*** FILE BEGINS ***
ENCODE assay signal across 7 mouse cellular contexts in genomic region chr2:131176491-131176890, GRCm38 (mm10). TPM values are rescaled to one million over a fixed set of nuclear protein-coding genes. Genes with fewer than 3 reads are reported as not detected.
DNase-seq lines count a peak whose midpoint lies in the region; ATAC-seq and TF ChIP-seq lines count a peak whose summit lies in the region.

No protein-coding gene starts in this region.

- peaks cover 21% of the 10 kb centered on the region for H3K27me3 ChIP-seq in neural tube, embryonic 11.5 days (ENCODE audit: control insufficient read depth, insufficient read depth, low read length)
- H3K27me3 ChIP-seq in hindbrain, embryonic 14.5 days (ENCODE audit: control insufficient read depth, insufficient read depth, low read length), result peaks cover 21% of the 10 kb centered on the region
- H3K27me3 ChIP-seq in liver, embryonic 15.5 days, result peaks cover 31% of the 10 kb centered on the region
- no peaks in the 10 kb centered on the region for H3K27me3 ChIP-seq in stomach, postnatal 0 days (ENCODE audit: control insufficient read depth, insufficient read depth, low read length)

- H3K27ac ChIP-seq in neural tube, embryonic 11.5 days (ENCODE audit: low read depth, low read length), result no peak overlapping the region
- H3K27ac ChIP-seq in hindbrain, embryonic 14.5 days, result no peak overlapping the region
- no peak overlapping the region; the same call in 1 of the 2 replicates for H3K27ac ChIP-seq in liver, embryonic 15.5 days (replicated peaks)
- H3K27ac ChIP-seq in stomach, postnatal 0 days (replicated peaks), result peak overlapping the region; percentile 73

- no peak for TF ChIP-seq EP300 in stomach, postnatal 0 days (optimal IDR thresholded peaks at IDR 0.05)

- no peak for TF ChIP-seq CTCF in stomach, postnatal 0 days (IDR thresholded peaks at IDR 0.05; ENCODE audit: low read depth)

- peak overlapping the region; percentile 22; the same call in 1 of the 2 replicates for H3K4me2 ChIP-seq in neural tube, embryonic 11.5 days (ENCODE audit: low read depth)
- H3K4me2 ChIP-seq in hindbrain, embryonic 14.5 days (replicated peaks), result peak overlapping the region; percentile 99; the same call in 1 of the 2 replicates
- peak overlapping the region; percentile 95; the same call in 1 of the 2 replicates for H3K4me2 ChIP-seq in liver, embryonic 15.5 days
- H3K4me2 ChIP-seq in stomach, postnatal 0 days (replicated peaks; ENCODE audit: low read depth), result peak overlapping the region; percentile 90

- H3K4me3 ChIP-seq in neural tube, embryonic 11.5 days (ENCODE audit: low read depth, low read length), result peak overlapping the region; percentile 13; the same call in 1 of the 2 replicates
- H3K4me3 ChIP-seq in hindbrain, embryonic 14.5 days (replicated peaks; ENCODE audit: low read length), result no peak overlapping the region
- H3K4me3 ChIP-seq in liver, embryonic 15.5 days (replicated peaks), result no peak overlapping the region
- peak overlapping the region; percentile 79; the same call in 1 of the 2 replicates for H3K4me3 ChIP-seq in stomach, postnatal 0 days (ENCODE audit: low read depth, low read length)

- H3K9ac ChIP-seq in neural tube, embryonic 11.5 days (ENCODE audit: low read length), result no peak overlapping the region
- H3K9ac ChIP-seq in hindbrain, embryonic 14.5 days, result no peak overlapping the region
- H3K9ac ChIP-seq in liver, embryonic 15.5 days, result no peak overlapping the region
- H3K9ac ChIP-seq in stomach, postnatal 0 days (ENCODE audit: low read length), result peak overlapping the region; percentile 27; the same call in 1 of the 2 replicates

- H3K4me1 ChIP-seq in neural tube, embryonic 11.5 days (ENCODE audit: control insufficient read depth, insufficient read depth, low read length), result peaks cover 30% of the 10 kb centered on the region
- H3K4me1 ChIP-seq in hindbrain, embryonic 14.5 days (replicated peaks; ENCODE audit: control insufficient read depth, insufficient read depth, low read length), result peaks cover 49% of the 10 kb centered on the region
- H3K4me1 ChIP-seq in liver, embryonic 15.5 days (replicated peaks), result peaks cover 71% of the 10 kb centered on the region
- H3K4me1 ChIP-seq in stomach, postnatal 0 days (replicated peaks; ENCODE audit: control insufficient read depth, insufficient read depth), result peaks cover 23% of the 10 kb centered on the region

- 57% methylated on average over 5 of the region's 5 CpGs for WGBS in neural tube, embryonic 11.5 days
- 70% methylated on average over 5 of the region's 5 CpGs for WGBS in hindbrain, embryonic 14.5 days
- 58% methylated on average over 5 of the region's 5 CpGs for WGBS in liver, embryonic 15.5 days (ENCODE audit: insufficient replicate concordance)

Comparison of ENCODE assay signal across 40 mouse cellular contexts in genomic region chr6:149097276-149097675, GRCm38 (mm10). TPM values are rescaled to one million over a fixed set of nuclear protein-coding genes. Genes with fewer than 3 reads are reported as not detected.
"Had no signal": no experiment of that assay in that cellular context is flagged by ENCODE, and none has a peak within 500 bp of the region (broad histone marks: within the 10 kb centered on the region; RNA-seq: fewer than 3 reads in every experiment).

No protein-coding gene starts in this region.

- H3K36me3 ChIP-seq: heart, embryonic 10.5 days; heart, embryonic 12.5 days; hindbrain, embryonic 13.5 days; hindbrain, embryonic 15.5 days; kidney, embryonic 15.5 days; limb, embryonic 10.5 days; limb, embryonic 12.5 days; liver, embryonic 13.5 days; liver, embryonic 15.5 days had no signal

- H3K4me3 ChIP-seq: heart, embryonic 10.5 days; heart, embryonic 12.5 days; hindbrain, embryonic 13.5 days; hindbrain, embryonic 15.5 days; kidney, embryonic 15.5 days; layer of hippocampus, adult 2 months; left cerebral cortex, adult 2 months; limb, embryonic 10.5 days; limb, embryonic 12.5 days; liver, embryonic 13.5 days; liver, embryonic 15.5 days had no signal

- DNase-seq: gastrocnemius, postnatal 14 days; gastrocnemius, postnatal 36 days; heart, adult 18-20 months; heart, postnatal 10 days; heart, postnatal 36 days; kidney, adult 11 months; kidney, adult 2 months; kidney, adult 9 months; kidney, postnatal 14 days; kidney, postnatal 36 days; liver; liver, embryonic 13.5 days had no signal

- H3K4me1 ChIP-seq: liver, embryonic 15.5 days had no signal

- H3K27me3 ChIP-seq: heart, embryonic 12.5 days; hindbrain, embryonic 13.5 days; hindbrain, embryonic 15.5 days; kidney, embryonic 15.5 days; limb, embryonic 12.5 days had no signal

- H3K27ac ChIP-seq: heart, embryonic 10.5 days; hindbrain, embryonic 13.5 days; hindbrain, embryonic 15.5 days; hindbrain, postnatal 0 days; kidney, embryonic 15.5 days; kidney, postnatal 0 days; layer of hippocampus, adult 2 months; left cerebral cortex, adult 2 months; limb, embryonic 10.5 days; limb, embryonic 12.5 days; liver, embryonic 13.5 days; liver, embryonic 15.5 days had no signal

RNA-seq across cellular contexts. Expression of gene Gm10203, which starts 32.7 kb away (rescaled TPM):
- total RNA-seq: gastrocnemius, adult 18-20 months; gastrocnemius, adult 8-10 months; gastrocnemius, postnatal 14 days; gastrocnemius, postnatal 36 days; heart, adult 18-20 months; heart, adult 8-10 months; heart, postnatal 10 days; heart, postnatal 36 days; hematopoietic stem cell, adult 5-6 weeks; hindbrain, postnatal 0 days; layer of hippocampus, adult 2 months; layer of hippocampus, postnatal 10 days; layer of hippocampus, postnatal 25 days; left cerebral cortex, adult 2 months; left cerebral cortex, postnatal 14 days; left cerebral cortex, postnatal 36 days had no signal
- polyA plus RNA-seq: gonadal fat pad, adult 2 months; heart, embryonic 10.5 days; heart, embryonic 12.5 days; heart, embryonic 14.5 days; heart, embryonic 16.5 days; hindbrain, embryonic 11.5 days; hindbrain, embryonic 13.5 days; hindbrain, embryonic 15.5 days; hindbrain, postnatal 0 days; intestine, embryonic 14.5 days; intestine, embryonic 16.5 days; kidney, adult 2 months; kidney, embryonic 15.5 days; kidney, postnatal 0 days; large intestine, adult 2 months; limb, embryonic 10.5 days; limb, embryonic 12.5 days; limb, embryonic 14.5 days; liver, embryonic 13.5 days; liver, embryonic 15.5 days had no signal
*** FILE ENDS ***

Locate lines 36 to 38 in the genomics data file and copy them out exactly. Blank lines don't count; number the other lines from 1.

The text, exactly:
- H3K36me3 ChIP-seq: heart, embryonic 10.5 days; heart, embryonic 12.5 days; hindbrain, embryonic 13.5 days; hindbrain, embryonic 15.5 days; kidney, embryonic 15.5 days; limb, embryonic 10.5 days; limb, embryonic 12.5 days; liver, embryonic 13.5 days; liver, embryonic 15.5 days had no signal

- H3K4me3 ChIP-seq: heart, embryonic 10.5 days; heart, embryonic 12.5 days; hindbrain, embryonic 13.5 days; hindbrain, embryonic 15.5 days; kidney, embryonic 15.5 days; layer of hippocampus, adult 2 months; left cerebral cortex, adult 2 months; limb, embryonic 10.5 days; limb, embryonic 12.5 days; liver, embryonic 13.5 days; liver, embryonic 15.5 days had no signal

- DNase-seq: gastrocnemius, postnatal 14 days; gastrocnemius, postnatal 36 days; heart, adult 18-20 months; heart, postnatal 10 days; heart, postnatal 36 days; kidney, adult 11 months; kidney, adult 2 months; kidney, adult 9 months; kidney, postnatal 14 days; kidney, postnatal 36 days; liver; liver, embryonic 13.5 days had no signal